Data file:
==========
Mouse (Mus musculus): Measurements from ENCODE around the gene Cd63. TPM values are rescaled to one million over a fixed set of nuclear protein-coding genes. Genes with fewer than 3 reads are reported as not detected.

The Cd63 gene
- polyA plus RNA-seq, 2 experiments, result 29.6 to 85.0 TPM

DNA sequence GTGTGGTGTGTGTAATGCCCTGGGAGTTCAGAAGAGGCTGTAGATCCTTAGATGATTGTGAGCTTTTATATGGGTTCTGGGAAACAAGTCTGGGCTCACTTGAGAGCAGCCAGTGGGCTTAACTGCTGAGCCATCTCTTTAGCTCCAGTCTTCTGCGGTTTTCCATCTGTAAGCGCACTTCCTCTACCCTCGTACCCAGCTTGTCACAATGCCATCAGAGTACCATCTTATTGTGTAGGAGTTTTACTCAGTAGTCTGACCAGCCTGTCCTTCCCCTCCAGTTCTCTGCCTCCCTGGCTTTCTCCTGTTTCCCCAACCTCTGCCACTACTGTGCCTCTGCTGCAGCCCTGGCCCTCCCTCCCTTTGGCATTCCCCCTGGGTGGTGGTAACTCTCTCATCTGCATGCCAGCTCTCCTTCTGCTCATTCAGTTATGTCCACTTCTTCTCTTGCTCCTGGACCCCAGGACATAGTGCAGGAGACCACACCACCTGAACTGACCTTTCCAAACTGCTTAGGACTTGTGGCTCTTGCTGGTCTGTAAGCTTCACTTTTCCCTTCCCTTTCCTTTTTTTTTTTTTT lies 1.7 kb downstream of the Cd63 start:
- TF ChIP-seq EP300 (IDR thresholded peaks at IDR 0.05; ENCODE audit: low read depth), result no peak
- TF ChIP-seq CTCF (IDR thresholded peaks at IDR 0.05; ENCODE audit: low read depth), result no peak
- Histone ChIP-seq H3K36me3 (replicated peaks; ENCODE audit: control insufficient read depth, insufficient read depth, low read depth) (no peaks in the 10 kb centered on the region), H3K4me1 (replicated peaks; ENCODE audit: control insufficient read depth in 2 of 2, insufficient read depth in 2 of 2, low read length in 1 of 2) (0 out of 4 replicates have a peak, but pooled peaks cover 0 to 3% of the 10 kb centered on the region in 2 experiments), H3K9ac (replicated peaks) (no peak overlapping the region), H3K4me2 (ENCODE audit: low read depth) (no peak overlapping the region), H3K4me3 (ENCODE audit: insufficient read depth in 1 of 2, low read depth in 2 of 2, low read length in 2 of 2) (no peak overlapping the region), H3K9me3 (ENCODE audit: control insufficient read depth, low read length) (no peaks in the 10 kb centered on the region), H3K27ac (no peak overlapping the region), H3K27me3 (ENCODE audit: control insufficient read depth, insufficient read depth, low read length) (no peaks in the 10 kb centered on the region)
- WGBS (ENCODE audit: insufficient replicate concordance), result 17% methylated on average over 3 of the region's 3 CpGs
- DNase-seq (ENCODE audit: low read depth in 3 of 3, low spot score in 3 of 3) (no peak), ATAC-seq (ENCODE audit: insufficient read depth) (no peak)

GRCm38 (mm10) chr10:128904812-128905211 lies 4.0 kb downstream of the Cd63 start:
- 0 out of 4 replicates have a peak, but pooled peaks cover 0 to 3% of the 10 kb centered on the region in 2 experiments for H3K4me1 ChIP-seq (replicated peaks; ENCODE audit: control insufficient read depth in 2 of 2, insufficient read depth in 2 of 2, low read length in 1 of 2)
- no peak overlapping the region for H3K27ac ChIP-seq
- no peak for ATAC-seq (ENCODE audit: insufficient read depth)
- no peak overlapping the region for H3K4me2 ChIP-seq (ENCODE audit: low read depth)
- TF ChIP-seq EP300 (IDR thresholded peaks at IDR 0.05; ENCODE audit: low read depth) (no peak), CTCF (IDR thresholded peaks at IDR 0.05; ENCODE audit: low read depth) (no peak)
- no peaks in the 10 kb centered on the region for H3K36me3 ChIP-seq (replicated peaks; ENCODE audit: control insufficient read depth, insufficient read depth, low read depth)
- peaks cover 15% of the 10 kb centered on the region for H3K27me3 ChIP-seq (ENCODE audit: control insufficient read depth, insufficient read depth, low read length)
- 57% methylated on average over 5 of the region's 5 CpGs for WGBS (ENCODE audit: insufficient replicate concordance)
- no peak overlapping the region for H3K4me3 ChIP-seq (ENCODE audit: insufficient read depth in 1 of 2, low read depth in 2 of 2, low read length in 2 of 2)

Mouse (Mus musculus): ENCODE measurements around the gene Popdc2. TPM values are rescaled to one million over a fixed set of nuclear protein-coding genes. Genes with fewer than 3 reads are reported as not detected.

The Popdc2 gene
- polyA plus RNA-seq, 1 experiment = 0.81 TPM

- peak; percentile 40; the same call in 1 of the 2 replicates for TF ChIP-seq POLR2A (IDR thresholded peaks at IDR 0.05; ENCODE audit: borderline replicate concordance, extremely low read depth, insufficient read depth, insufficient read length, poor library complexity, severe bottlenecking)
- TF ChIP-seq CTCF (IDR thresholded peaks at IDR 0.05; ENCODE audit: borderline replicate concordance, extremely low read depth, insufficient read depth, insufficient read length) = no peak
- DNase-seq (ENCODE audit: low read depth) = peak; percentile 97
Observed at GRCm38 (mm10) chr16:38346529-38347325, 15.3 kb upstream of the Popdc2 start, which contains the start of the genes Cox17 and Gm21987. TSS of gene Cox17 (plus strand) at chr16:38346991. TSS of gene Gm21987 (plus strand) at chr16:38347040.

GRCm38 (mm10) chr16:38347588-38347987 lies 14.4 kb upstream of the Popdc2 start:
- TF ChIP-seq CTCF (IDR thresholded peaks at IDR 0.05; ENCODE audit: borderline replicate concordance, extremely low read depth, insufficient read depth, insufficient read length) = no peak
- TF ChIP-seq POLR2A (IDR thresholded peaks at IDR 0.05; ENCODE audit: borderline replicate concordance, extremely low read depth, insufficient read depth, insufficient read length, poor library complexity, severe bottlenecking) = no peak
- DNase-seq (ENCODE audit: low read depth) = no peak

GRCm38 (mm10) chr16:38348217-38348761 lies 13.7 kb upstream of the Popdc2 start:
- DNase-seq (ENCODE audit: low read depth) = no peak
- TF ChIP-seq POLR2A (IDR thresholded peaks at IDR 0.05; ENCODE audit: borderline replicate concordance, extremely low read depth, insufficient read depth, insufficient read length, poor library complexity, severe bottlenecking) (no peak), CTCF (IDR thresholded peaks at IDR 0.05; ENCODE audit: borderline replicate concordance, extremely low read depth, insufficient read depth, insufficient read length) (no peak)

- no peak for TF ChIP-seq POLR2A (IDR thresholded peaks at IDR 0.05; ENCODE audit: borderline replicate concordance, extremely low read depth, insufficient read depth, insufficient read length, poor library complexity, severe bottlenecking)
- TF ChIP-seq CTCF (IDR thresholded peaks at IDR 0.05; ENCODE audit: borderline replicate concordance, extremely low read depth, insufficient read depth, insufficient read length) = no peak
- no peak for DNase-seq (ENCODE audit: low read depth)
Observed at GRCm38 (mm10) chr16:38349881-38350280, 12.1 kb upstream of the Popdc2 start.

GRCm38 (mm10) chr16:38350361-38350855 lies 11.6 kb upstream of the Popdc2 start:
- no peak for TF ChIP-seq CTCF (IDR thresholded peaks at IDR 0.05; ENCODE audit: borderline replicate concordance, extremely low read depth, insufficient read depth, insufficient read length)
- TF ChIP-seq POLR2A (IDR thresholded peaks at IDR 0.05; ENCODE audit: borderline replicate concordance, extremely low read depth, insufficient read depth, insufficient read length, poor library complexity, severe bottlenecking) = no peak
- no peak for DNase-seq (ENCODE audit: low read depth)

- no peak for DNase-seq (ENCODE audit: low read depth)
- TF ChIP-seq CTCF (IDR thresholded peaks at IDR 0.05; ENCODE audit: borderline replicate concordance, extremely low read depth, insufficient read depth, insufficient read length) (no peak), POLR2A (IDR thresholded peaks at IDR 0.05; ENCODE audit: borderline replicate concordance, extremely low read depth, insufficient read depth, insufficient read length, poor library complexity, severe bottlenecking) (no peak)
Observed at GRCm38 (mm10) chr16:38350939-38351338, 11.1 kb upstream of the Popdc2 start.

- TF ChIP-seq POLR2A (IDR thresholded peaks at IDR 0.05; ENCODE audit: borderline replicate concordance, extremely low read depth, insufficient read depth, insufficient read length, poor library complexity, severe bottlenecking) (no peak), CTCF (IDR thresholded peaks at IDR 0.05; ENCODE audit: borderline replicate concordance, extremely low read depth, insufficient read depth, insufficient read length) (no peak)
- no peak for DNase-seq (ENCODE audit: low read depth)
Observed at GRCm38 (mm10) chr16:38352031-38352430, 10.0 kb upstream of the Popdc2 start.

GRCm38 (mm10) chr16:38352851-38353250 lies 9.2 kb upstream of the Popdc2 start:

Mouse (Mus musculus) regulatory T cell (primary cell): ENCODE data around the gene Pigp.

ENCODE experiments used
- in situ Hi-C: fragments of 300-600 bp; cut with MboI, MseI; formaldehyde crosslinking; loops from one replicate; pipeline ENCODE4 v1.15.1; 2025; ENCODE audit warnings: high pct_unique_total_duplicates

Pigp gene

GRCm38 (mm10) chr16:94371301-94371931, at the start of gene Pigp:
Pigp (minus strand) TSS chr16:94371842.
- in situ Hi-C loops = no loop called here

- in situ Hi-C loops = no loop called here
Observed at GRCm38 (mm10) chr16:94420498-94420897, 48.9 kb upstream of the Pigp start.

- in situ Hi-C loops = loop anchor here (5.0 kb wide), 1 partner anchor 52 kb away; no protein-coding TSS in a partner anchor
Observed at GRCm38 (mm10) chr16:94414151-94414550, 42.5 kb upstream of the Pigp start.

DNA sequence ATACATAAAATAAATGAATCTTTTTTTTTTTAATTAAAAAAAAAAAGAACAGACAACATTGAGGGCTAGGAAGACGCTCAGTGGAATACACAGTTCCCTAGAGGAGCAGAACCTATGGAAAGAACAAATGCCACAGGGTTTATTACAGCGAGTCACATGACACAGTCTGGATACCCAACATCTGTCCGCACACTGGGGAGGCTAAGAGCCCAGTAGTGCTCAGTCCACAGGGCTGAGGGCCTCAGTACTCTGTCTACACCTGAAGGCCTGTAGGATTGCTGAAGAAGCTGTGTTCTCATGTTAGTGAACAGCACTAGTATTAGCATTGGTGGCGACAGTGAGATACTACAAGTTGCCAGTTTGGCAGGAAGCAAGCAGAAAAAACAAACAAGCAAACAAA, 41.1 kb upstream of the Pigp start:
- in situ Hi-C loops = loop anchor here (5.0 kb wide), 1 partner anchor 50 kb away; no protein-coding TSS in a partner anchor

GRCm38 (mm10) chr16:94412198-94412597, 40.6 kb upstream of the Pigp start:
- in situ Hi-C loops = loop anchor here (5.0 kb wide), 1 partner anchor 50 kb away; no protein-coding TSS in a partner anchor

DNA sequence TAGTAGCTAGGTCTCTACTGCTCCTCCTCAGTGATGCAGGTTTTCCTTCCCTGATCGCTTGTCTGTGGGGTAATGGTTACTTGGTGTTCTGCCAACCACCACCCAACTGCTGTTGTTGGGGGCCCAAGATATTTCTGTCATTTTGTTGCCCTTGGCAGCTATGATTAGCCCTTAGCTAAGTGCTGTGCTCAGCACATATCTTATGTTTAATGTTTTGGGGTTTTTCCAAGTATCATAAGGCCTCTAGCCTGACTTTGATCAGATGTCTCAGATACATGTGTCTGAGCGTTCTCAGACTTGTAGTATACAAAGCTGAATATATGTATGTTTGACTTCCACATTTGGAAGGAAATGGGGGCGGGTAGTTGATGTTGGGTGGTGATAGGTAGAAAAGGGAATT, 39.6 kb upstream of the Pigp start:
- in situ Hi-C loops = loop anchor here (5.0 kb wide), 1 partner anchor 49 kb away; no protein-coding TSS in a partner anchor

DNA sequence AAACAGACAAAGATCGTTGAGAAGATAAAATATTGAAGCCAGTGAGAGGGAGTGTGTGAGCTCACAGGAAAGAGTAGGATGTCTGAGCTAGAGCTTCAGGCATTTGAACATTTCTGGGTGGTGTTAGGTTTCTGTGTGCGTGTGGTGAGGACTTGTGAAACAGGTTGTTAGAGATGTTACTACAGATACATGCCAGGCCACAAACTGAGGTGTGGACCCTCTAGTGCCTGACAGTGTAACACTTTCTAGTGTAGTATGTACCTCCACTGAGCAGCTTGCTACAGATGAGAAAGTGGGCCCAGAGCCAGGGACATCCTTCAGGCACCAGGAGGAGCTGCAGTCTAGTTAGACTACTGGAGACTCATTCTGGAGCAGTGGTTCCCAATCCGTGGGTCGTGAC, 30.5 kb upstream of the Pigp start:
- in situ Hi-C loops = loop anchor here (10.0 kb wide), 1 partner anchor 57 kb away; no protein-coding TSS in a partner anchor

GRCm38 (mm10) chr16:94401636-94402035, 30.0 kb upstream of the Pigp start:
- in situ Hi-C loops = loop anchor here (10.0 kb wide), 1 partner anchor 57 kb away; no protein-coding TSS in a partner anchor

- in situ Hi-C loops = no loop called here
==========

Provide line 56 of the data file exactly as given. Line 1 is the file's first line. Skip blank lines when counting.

- in situ Hi-C loops = no loop called here